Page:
7 Tips for Seeing the Opera

7 tips for seeing the opera
The Gran Teatre del Liceu in Barcelona, Spain.

One of my most faithful passions in life is opera. Nothing I have ever experienced in life moves me the way that seeing an opera does, not even a really amazing meal. (And I’m not even 30 years old!) I love sharing my passion with people, but I’ve discovered that a lot of people find opera intimidating.

The misconceptions of opera are enough to scare people from ever trying it out. They think: The prissy attire! The foreign language! The hard-to-follow story! But in reality, those misconceptions are exaggerated and attending the opera isn’t as intimidating as you might think.

This weekend I’m traveling to Los Angeles to experience the legendary Placido Domingo perform one of my favorite operas, La Traviata. If that wasn’t enough to have me ecstatic, my aunt and uncle are joining me for their first opera. Every time I bring beginners with me, I give them a rundown of what to expect.

So here are my 7 tips for seeing the opera.

7 tips for seeing the opera
The Gran Teatre del Liceu in Barcelona, Spain.

1. Relax! There’s probably English subtitles.

Yes, most operas are in a foreign language. (Call me biased, but the English operas I’ve seen weren’t exactly the best.) But don’t worry, every theater I’ve ever been has had English subtitles (actually called supertitles) projected over the stage or on the seat in front of me. Even the opera in Barcelona and at Palais Garnier in Paris had English supertitles.


2. Read the synopsis beforehand.

Even though you’ll get handy supertitles, your best bet is to read the story beforehand so you know what’s going on. Operas are often full of complex, crazy dramas best digested before the show. (Wikipedia is a good resource or the opera company’s website will have it.) The synopsis will always be printed in the program but save the pre-show time for taking in the theater or people-watching instead of reading the story.

Supertitles at the Metropolitan Opera House in New York City.
The subtitles are on personal screens in front of each patron at the Metropolitan Opera House in New York City.

3. Dress accordingly and don’t wear loud jewelry.

The attire for opera houses varies by city but everywhere I’ve been (now 15 cities around the world), the consensus is to dress up a little bit. Please don’t wear jeans and absolutely do not wear shorts. Try not to be a slob! You don’t have to wear a tux or a gown (in fact, I was very overdressed in Barcelona in a gown) but use your best judgement.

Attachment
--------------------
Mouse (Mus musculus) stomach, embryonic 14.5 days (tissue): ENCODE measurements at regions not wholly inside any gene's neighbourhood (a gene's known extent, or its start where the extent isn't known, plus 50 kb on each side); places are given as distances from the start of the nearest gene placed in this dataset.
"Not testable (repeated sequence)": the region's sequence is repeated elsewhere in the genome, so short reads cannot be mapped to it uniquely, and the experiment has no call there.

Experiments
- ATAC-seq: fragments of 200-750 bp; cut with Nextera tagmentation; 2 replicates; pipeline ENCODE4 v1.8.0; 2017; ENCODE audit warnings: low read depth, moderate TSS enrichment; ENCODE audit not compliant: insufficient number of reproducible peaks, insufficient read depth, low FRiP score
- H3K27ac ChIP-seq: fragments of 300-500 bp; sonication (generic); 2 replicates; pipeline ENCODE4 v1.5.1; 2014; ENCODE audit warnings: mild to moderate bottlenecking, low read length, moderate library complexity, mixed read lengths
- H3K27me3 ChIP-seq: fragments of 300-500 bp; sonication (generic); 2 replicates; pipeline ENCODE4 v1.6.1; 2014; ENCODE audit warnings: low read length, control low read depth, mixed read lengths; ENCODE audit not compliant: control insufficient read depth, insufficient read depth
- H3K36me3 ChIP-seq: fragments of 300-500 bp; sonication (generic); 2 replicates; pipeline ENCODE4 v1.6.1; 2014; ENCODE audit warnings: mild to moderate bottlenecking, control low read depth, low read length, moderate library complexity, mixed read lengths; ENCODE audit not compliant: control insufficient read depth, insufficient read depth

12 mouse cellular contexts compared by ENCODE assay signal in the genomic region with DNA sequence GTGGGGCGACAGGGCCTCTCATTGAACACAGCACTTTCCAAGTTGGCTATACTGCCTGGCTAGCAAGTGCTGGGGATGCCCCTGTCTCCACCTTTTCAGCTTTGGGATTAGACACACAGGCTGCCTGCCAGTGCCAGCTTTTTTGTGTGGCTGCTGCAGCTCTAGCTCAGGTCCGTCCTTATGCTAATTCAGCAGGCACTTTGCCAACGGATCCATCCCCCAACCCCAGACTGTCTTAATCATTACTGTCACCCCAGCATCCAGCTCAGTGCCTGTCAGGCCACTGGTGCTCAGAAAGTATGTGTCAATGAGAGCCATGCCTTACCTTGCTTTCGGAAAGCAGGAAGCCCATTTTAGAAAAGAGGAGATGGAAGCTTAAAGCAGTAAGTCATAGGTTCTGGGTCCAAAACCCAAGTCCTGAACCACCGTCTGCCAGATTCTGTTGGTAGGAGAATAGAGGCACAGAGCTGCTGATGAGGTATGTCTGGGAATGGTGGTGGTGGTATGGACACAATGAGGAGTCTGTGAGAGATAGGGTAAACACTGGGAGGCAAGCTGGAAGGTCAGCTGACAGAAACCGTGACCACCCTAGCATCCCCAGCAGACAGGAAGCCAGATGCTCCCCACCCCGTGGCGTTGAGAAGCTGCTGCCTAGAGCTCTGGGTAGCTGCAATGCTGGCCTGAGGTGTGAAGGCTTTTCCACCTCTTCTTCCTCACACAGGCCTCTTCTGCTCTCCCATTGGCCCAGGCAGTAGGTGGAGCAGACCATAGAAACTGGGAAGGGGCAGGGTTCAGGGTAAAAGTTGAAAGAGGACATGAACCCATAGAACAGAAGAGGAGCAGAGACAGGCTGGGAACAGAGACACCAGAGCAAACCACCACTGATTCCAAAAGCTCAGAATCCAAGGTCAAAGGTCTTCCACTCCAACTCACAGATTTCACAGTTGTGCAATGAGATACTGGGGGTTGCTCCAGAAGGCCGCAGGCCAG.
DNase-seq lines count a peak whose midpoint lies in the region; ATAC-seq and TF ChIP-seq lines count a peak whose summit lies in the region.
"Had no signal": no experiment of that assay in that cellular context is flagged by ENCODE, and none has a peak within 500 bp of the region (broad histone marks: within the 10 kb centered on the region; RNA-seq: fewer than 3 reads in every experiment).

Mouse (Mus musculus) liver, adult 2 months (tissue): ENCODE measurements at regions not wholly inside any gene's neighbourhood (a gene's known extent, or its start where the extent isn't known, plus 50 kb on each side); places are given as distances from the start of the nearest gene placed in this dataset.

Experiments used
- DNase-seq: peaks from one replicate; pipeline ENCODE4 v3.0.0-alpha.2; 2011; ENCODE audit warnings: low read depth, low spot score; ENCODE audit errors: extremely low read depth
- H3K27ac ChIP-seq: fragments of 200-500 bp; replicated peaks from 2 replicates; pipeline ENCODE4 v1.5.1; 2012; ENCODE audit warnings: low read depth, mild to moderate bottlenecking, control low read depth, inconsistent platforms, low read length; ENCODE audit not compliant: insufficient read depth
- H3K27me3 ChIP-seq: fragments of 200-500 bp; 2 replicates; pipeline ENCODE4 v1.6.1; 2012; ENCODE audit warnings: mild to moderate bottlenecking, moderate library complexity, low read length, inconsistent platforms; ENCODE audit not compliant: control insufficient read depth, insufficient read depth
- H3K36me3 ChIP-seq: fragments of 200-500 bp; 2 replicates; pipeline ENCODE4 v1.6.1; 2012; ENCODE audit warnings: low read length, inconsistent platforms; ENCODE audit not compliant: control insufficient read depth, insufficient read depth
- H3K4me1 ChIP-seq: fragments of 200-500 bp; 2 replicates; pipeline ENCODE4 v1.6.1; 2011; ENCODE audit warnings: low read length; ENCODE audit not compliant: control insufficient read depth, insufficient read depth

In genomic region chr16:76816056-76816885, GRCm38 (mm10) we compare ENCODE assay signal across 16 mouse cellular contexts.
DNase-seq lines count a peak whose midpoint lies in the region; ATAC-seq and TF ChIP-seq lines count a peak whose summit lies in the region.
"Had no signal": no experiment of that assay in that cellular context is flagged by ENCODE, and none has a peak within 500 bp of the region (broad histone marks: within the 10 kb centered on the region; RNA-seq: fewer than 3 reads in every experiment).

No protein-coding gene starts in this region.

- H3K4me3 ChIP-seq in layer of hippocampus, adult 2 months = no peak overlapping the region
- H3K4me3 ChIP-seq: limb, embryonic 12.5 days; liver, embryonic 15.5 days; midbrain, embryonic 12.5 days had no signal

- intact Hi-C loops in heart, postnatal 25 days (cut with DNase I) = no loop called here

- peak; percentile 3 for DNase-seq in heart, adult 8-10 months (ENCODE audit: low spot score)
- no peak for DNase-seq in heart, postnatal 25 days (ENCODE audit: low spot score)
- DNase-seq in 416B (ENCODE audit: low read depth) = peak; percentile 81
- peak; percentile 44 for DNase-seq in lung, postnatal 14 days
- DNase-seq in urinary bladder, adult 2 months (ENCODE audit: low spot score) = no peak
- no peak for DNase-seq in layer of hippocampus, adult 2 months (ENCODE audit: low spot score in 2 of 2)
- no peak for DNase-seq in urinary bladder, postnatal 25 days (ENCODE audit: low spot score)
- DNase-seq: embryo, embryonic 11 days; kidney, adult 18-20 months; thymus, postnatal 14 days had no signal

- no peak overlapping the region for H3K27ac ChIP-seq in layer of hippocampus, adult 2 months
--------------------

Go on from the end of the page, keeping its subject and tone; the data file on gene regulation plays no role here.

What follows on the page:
Ladies, if your jewelry makes noise — you know, clangy bangles or dangly earrings that clink when you move — don’t wear it. These theaters are designed to emphasize noise, projecting the tiniest sounds throughout the theater.

And finally, forgo the heavy perfume and cologne, too. There is nothing worse than sitting next to someone for three hours who overdid their perfume causing everyone around them to have a headache. Those of us prone to migraines will thank you.


4. Arrive early.

There is no late seating at operas and late-comers will not be allowed in the theater until intermission. If the opera doesn’t have an intermission, you are out of luck and will miss the performance. Don’t take your chances! Most theaters have bars in the lobby, so arrive early and have a glass of bubbly or a cocktail.

Palais Garnier staircase in Paris.
Most opera houses are designed for people watching. The Palais Garnier in Paris is a perfect example.

5. Be quiet. No seriously, don’t even whisper.

It seems so simple, yet people find it so difficult. Don’t make noise. Don’t talk. Don’t even whisper. If you need a cough drop, use wax-wrapped ones that don’t make crinkly noises and if you need a tissue, have it easily accessible and preferably already out of the loud plastic wrap.

Once I caught a terrible head cold right in time for the Ring Cycle, the four-day/17-hour opera series. I’d get all my tissues ready before each opera so I wouldn’t make noise and unwrap cough drops at each intermission so I wouldn’t disturb those around me.


6. Show your appreciation.

I’ve heard that singing opera is as physically demanding as running a marathon (especially the 5- and 6-hour performances). The only way to show your appreciation of the singers is with applause — at appropriate times, of course. At the end of the performance, don’t sneak out of the theater early to beat the traffic, applaud the singers to show your appreciation. It’s the respectful thing to do.

A costume from the opera Aida on display at Palais Garnier in Paris.
A costume from the opera Aida on display at Palais Garnier in Paris.

7. Have an open mind and enjoy it!

Like all experiences, have an open mind. The first opera I saw was terrible but something about it intrigued me, so I went again and liked it, then went a third time and fell in love. And now I’m officially obsessed!

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